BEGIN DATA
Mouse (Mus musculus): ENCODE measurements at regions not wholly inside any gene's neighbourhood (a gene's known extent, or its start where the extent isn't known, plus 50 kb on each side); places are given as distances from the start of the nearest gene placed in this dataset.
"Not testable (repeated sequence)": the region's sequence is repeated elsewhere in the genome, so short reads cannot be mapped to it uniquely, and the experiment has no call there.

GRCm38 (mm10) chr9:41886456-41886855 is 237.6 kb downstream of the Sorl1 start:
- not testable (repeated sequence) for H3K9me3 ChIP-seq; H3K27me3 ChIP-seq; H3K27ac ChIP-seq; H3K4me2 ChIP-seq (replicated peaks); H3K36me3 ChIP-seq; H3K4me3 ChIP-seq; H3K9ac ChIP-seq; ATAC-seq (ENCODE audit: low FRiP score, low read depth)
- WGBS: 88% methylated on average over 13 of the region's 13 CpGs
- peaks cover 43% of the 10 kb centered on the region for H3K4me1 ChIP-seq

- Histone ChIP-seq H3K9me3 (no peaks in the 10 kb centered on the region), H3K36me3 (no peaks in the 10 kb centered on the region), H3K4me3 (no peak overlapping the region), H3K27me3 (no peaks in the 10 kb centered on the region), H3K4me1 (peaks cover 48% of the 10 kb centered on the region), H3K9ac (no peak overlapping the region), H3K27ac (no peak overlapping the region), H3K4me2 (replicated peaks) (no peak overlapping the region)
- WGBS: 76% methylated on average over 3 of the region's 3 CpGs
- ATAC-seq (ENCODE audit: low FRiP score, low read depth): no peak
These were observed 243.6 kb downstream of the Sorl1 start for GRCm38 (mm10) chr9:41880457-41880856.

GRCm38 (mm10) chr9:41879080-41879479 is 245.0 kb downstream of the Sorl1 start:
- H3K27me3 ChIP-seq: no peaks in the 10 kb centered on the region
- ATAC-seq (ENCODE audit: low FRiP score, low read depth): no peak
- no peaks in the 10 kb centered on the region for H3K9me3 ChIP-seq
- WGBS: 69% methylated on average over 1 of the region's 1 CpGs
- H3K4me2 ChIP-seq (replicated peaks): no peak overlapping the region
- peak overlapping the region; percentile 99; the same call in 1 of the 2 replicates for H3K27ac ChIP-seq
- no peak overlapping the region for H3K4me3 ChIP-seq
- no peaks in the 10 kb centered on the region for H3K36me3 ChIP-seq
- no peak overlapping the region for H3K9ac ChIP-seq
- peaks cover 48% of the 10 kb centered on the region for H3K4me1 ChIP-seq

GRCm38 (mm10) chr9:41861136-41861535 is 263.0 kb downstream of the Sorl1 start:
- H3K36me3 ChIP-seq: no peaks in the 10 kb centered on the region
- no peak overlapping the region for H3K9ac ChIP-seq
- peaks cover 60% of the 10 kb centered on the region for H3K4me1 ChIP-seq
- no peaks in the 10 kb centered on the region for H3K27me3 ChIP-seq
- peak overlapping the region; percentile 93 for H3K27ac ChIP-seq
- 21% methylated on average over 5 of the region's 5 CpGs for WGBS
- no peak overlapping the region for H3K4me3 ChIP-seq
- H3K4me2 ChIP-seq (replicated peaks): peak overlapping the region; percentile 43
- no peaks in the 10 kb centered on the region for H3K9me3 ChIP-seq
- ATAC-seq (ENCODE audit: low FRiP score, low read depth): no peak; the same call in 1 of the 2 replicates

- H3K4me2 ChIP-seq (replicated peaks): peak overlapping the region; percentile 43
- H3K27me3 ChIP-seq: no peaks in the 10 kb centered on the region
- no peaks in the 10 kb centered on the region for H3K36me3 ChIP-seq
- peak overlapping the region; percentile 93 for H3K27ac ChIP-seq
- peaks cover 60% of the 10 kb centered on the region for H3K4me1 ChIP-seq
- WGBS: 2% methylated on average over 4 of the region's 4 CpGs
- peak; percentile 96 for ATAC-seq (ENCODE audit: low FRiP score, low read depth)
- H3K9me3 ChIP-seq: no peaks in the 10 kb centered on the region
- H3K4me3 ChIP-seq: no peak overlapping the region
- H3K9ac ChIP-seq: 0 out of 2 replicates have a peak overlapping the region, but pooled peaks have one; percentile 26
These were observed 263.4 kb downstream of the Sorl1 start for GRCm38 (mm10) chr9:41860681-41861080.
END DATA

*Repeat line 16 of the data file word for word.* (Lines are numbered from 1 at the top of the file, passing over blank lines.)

- H3K4me2 ChIP-seq (replicated peaks): no peak overlapping the region